The big mistake in Starting a branded community (and how to fix it)

When you’re starting out with building a corporate community there is an important step you need to take, that of defining business objectives. Without being clear on your objectives it’s kind of difficult to achieve much. However, this is just one half of the equation.

Typical business objectives

Company ObjectivesMost business driven branded community initiatives pursue objectives like increasing business or maybe reducing costs, or enabling word of mouth marketing.

Typical Community objectives

Community Objectives

Most communities are focused around getting help, access to expert advice, learning more about the product/service, it’s about helping one another, stepping up and being there, and networking.

 

The challenge with community programs

Isolated Objectives

How do you match business objectives with community objectives? You need to create and evolve shared objectives as starting your community with only your business objectives is not going to go too far.

You need to evolve shared objectives

Shared Objectives

Examples of Shared Objectives

1. You want to reach potential new customers via free word of mouth marketing – Empower them – Make the community members feel special, provide them first and exclusive access to your products and services. Heck announce it via them, make them a part of your product or service launches. Example Microsoft often launches new software products along with key speakers being from their communities, their MVP’s and RD’s or community leaders. Leverage Influencer and Partner Networks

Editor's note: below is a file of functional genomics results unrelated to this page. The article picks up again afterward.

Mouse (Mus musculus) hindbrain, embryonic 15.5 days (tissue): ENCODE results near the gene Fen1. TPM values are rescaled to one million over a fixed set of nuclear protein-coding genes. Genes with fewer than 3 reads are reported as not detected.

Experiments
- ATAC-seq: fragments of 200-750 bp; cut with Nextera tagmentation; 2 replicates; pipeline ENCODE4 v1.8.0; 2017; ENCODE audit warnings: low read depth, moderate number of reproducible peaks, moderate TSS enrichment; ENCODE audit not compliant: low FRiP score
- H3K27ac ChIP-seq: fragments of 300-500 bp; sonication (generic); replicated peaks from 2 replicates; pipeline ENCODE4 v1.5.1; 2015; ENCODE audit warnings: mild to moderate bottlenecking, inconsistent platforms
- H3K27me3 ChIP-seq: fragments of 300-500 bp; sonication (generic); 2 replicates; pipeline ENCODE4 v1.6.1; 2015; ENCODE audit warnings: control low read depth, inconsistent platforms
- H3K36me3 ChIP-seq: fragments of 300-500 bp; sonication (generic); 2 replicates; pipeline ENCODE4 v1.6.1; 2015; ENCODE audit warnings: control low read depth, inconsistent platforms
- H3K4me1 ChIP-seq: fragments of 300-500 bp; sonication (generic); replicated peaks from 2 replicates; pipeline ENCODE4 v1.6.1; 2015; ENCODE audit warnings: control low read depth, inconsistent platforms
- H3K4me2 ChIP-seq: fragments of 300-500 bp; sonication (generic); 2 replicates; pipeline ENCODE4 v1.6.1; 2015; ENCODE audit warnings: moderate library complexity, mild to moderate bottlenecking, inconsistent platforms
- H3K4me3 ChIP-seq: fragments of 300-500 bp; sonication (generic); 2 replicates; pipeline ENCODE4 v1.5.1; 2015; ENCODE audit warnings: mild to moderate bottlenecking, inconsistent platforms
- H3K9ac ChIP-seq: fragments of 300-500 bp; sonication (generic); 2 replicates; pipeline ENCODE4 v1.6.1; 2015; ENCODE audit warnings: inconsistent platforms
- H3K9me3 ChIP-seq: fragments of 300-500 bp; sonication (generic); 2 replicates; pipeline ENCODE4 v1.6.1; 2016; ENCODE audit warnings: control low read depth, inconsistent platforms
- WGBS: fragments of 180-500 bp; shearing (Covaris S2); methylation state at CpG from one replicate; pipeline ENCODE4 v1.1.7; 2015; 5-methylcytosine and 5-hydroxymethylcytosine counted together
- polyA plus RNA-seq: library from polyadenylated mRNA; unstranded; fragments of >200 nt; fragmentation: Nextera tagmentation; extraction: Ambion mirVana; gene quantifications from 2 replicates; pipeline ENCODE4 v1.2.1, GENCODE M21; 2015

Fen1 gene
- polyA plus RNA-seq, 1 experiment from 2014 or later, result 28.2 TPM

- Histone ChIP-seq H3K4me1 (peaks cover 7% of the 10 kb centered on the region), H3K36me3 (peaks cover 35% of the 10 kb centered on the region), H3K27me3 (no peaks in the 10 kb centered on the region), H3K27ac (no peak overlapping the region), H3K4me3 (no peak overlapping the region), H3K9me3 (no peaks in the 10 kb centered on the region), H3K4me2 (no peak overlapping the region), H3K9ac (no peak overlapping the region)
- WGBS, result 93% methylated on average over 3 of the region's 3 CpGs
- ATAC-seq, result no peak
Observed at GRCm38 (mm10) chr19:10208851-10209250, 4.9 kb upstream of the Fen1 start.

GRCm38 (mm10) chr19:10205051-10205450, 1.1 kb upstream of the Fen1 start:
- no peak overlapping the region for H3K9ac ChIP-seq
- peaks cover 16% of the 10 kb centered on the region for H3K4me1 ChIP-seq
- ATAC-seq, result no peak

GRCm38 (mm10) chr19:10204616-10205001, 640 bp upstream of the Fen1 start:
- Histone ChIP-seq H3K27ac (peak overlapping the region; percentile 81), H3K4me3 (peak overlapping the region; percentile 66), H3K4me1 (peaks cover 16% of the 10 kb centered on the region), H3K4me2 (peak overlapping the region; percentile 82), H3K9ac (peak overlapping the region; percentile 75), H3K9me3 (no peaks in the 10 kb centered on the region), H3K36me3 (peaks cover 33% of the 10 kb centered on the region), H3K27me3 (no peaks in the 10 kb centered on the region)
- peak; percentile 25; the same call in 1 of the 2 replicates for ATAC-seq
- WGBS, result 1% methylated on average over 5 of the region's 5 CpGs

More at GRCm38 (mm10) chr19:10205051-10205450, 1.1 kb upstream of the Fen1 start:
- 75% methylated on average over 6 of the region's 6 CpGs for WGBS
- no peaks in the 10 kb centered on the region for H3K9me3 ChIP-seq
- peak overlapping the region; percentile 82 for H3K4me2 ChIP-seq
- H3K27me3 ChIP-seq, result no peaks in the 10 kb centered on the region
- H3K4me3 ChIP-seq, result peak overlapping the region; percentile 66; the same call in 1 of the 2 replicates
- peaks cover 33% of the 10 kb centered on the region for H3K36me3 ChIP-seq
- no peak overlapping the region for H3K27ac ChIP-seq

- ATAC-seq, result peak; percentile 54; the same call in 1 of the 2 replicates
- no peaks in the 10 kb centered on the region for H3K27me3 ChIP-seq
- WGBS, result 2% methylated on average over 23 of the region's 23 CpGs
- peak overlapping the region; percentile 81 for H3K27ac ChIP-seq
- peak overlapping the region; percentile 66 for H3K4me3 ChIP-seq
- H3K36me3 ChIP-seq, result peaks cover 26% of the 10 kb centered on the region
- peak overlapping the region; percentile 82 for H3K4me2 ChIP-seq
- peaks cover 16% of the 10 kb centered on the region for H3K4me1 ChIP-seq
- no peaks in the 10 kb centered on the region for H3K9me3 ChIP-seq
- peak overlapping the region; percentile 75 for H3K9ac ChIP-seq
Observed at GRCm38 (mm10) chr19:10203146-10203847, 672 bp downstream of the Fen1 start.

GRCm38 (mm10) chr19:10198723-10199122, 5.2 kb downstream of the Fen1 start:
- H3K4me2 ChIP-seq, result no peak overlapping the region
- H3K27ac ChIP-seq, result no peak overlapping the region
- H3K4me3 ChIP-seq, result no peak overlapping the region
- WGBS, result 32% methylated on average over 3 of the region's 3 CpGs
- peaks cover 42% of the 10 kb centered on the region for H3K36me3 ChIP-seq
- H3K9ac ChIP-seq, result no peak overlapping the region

Making them a part of your programs, empowers them, compelling them to share with their networks. This gives your messages massive reach, enabling word of mouth marketing, the most convincing method for enabling a sale.

2. You want to reduce support costs – Most community members often pay it forward. They want to help others and they do like the gratification of being seen as experts. Everybody likes to be recognized and rewarded. You need to evangelize the key contributions made by your key community members. Microsoft MVP’s answered more than 10 million questions a year. Can you even begin to calculate the ROI of that.

3. Innovation – We all want our products to be better, matching the exact requirements of our clients, we want them to provide feedback on our products and services. It obviously helps to reduce the R&D and the testing costs. Provide the community the opportunity to  Engage with you. They often know your product better than your internal employees as they are using it day in and day out. Enable them to tell you what they want the product to do, encourage engagement and feedback. Let them know how their feedback is changing the way you are evolving the product.